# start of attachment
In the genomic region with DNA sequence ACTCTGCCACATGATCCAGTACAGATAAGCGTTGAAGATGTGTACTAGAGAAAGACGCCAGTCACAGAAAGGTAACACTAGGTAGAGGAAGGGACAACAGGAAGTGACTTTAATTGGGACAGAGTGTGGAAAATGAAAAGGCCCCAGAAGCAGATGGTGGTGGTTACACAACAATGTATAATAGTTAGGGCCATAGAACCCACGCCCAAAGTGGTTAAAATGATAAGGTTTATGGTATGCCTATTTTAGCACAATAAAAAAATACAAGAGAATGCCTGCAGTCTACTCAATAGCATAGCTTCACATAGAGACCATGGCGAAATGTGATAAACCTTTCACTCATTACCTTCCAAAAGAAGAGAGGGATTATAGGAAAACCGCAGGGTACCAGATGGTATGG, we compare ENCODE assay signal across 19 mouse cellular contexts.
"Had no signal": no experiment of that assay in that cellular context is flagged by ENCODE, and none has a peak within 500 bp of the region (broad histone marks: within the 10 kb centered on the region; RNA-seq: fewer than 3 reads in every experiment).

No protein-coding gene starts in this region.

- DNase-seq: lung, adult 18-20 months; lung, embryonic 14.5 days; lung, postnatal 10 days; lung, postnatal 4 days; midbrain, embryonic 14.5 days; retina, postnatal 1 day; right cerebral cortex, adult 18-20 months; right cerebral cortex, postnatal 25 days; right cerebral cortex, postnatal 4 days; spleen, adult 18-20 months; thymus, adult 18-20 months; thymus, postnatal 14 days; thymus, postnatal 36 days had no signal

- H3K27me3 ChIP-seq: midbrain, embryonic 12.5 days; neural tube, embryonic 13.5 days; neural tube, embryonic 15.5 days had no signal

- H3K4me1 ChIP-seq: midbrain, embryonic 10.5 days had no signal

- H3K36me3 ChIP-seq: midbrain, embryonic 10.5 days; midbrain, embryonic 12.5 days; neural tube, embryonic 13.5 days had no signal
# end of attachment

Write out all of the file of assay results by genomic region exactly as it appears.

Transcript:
In the genomic region with DNA sequence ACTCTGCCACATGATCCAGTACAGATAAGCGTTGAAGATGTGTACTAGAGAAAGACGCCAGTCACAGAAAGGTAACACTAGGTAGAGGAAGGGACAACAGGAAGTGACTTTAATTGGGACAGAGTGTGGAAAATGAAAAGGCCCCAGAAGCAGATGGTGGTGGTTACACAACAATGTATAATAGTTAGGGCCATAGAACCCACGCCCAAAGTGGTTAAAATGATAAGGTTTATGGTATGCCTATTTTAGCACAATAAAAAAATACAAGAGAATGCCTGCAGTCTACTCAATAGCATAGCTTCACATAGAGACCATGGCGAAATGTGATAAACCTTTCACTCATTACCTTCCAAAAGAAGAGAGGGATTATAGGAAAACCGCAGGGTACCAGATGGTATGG, we compare ENCODE assay signal across 19 mouse cellular contexts.
"Had no signal": no experiment of that assay in that cellular context is flagged by ENCODE, and none has a peak within 500 bp of the region (broad histone marks: within the 10 kb centered on the region; RNA-seq: fewer than 3 reads in every experiment).

No protein-coding gene starts in this region.

- DNase-seq: lung, adult 18-20 months; lung, embryonic 14.5 days; lung, postnatal 10 days; lung, postnatal 4 days; midbrain, embryonic 14.5 days; retina, postnatal 1 day; right cerebral cortex, adult 18-20 months; right cerebral cortex, postnatal 25 days; right cerebral cortex, postnatal 4 days; spleen, adult 18-20 months; thymus, adult 18-20 months; thymus, postnatal 14 days; thymus, postnatal 36 days had no signal

- H3K27me3 ChIP-seq: midbrain, embryonic 12.5 days; neural tube, embryonic 13.5 days; neural tube, embryonic 15.5 days had no signal

- H3K4me1 ChIP-seq: midbrain, embryonic 10.5 days had no signal

- H3K36me3 ChIP-seq: midbrain, embryonic 10.5 days; midbrain, embryonic 12.5 days; neural tube, embryonic 13.5 days had no signal